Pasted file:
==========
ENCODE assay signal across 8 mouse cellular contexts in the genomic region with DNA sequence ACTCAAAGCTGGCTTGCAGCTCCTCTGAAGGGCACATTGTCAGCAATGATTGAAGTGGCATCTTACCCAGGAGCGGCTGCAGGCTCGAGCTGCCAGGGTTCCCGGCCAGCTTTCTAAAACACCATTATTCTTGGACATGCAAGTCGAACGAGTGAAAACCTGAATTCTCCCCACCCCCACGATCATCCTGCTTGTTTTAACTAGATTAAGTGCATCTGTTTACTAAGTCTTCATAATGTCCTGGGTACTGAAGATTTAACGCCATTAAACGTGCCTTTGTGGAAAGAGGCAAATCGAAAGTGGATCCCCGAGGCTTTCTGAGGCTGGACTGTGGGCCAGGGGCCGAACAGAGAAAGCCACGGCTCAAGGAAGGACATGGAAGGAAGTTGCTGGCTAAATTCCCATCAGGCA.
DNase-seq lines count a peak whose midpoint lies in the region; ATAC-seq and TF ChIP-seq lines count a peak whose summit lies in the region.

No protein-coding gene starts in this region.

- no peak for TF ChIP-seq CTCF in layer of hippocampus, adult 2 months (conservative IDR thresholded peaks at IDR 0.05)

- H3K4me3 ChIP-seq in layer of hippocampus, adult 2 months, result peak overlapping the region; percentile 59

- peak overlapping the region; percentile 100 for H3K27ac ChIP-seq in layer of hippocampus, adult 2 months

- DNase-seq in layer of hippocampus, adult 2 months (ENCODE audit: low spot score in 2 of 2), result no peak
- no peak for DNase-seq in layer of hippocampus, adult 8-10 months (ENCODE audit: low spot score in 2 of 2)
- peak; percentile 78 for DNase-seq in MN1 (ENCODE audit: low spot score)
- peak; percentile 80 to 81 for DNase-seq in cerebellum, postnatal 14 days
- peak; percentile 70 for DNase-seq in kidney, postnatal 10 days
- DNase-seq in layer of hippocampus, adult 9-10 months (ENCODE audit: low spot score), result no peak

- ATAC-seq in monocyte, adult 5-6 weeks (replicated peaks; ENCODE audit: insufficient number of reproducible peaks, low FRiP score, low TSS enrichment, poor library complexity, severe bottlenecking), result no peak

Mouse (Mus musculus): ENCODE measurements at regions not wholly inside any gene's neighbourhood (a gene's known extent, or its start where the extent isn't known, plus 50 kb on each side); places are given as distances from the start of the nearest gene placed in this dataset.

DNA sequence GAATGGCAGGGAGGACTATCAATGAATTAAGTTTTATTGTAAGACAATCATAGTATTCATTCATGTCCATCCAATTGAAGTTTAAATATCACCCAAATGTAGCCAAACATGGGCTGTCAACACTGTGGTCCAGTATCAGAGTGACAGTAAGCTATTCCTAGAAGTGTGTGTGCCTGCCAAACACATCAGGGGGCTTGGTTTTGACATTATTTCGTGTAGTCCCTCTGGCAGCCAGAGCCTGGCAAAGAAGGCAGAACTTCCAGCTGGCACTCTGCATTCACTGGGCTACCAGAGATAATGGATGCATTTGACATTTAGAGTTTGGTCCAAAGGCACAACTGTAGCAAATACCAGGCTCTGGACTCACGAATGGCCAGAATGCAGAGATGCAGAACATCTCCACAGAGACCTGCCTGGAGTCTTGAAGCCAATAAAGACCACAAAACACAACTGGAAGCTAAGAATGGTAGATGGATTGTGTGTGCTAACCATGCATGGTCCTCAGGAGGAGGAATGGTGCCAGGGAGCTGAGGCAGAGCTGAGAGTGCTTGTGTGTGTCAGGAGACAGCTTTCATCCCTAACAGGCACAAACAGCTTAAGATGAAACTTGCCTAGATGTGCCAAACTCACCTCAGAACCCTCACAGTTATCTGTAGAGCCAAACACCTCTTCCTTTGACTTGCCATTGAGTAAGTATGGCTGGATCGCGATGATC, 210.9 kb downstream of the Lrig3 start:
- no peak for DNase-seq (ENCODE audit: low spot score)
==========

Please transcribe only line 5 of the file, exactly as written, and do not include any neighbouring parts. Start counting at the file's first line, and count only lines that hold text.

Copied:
- H3K4me3 ChIP-seq in layer of hippocampus, adult 2 months, result peak overlapping the region; percentile 59